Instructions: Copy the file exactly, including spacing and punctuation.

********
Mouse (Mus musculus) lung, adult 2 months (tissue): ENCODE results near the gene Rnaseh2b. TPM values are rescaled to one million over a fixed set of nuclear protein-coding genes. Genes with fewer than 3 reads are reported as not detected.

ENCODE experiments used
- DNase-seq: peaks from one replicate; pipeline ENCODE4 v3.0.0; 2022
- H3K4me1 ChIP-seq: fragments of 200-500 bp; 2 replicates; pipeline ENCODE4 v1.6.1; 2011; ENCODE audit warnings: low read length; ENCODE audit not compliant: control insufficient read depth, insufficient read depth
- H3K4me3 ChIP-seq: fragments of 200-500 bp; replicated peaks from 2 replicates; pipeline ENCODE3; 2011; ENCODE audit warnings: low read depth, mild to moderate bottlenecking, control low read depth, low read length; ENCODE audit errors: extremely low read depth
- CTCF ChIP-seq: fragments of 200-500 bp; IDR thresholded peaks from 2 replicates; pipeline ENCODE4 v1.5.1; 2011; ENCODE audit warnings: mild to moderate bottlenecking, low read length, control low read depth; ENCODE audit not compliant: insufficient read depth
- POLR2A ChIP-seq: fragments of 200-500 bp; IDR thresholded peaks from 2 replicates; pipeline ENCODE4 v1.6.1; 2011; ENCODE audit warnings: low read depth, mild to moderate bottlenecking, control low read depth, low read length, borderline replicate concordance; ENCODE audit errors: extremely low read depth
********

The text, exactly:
Mouse (Mus musculus) lung, adult 2 months (tissue): ENCODE results near the gene Rnaseh2b. TPM values are rescaled to one million over a fixed set of nuclear protein-coding genes. Genes with fewer than 3 reads are reported as not detected.

ENCODE experiments used
- DNase-seq: peaks from one replicate; pipeline ENCODE4 v3.0.0; 2022
- H3K4me1 ChIP-seq: fragments of 200-500 bp; 2 replicates; pipeline ENCODE4 v1.6.1; 2011; ENCODE audit warnings: low read length; ENCODE audit not compliant: control insufficient read depth, insufficient read depth
- H3K4me3 ChIP-seq: fragments of 200-500 bp; replicated peaks from 2 replicates; pipeline ENCODE3; 2011; ENCODE audit warnings: low read depth, mild to moderate bottlenecking, control low read depth, low read length; ENCODE audit errors: extremely low read depth
- CTCF ChIP-seq: fragments of 200-500 bp; IDR thresholded peaks from 2 replicates; pipeline ENCODE4 v1.5.1; 2011; ENCODE audit warnings: mild to moderate bottlenecking, low read length, control low read depth; ENCODE audit not compliant: insufficient read depth
- POLR2A ChIP-seq: fragments of 200-500 bp; IDR thresholded peaks from 2 replicates; pipeline ENCODE4 v1.6.1; 2011; ENCODE audit warnings: low read depth, mild to moderate bottlenecking, control low read depth, low read length, borderline replicate concordance; ENCODE audit errors: extremely low read depth